[T]he show is a fascinating exhibit on 14 influential Jewish women from the 18th, 19th and 20th century who created salons where people of different classes and artists of all stripes, could sponsor, discuss and support new art and social change. Henriette Herz and Rahel Vargahen's salons in 1780s Berlin nurtured the new romantic movement, while Fanny Mendelssohn's music salon welcomed Nicola Paganini, Clara Schumann and also premiered new works including her own compositions. Genevieve Straus in Paris was the close friend and inspiration of Marcel Proust (she was the model for the Duchess de Guermantes), while Gertrude Stein launched modernism in her salon (imagine being in the room when Stein said, "Picasso, meet Matisse"). [Salka] Viertel is featured . . . , her Santa Monica home the locus where Bertol Brecht could mingle with the Great Garbo, Thomas Mann and Eisenstein on the beach.
To step into these re-created parlors is to begin to understand the way the lines of culture, art, politics, and class have over the centuries intersected and overlapped, sometimes clashing but more often resulting in surprising, inventive collaborations. As Brook Mason writes in the Financial Times,
What is astonishing is the degree to which this group of heroines, themselves largely uneducated, nurtured extraordinary talents, premiered new works, documented their personal milieus and established an egalitarian social tradition, during eras riddled with class division.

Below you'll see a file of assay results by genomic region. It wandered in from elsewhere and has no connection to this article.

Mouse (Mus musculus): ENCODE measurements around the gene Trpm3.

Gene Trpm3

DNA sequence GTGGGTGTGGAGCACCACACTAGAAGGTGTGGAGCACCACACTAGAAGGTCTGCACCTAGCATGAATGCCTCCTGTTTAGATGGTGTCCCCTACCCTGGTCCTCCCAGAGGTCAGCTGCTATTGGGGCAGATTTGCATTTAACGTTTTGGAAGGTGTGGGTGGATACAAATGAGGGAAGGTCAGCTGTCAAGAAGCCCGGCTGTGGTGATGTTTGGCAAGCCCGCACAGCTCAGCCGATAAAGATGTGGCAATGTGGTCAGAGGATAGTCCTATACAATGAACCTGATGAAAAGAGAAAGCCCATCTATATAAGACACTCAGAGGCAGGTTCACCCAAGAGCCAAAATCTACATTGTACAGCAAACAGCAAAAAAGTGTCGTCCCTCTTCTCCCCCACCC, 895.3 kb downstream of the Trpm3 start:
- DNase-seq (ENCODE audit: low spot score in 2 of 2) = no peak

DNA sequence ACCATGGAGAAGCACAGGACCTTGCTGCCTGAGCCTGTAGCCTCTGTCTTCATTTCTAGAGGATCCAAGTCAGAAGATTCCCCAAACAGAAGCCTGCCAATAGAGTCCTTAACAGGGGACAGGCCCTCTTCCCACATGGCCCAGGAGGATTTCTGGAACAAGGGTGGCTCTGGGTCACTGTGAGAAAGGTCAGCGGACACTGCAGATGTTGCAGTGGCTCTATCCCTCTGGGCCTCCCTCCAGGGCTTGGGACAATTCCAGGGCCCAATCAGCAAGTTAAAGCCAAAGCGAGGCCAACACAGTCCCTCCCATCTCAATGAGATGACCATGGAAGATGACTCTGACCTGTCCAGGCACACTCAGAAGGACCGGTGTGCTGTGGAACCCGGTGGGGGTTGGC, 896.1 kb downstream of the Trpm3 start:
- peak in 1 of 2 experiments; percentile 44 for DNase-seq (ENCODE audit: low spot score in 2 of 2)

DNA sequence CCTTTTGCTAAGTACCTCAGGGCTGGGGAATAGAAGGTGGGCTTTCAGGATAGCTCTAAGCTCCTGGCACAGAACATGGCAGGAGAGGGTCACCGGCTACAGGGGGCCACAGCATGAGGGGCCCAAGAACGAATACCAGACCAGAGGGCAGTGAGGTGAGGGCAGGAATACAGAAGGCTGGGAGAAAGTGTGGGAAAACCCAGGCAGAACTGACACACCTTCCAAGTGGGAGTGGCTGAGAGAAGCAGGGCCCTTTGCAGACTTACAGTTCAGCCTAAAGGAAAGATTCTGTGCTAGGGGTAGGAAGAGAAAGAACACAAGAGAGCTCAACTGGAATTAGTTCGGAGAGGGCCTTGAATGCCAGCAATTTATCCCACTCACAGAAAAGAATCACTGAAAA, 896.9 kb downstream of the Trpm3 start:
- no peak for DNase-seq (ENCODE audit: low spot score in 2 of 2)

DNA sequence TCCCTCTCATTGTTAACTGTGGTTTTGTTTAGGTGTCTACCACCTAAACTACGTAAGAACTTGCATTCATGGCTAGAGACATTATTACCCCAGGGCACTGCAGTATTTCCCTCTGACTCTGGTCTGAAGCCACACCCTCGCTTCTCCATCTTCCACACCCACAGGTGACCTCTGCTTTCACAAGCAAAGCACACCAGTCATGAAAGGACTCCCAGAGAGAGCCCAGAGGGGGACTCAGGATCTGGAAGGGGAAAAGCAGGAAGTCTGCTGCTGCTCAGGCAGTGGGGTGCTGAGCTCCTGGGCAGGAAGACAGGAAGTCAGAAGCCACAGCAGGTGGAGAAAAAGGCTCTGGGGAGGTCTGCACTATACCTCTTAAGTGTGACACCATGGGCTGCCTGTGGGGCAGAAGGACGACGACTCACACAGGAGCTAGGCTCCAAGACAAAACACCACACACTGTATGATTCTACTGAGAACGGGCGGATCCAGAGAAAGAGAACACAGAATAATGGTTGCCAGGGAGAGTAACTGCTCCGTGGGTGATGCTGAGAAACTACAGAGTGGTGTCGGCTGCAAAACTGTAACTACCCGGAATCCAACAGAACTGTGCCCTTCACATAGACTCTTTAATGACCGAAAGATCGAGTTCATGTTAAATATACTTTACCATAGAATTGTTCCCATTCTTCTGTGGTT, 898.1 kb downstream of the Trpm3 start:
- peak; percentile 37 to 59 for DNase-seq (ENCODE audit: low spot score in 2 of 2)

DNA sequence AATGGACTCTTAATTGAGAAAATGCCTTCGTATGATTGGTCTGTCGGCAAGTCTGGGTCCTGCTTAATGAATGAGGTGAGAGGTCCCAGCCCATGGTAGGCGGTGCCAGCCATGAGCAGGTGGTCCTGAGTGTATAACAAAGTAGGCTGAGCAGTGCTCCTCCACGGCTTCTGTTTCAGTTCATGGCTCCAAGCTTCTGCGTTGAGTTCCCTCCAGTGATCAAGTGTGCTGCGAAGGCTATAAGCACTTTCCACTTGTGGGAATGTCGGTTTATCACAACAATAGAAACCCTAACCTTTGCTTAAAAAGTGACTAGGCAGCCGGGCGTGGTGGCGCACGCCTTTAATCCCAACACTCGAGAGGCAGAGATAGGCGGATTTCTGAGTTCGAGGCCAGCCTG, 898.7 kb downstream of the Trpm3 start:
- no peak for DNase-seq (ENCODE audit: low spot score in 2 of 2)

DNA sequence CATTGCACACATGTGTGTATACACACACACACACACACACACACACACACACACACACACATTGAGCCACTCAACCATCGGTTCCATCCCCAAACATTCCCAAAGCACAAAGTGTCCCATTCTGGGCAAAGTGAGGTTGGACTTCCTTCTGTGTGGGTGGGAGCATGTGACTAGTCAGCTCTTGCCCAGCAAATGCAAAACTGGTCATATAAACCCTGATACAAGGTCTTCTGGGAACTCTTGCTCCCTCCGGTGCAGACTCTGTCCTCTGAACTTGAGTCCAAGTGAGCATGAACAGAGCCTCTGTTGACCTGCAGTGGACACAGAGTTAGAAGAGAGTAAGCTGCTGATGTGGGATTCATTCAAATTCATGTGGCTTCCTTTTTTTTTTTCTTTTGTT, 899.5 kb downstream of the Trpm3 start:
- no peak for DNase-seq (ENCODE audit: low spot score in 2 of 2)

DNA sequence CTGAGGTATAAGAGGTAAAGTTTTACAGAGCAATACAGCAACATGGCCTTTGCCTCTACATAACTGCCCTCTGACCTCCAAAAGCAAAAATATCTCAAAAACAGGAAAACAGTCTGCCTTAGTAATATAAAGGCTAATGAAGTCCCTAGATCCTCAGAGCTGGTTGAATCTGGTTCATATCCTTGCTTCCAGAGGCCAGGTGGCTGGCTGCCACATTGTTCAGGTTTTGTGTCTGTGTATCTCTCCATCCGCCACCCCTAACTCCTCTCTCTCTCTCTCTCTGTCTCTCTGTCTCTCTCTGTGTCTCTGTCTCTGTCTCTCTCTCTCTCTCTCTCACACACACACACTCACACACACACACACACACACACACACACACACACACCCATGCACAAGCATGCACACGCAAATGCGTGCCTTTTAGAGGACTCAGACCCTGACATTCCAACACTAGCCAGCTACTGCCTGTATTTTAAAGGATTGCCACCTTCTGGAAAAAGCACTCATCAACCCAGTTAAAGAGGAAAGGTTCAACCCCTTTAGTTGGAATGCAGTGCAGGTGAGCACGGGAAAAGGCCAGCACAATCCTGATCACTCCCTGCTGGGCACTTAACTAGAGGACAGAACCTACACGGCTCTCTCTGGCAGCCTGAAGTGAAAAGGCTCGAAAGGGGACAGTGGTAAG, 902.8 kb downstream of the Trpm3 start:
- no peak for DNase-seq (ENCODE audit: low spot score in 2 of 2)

By stroke of luck, we happened on to this exhibit fairly early into our New York trip, little knowing that these women would follow us as we traveled further around the city. At the Met, we saw Picasso's painting of Stein as well as more works by Florentine Stettheimer, who, with her two New York sisters, entertained Marcel Duchamp, Marsden Hartley, Alfred Stieglitz, and others on the modern art scene. When we heard the Emerson String Quartet play a number that Felix Mendelssohn wrote in memory of his dead sister Fanny, a musician in her own right, we could imagine being in her drawing room, and we knew that she died an untimely death while rehearsing for one of her Sunday afternoon performances.
With just hours left before the plane, wireless-less in Bryant park, reduced to reading a book, I came up against it again--the salon culture. The book, Arc of Justice, is about a race riot, the killing it provoked, and the ensuing trial, all happening in 1925 Detroit. The trouble came about when a black family moved into a white neighborhood. (In the same year, the NAACP was taking its first challenge to race-based restrictive covenants to the Supreme Court, but it was not until 1948 that they got a clear victory.) Clarence Darrow, just resting up from the Scopes trial, is called in for the defense. By way of his Chicago background we learn,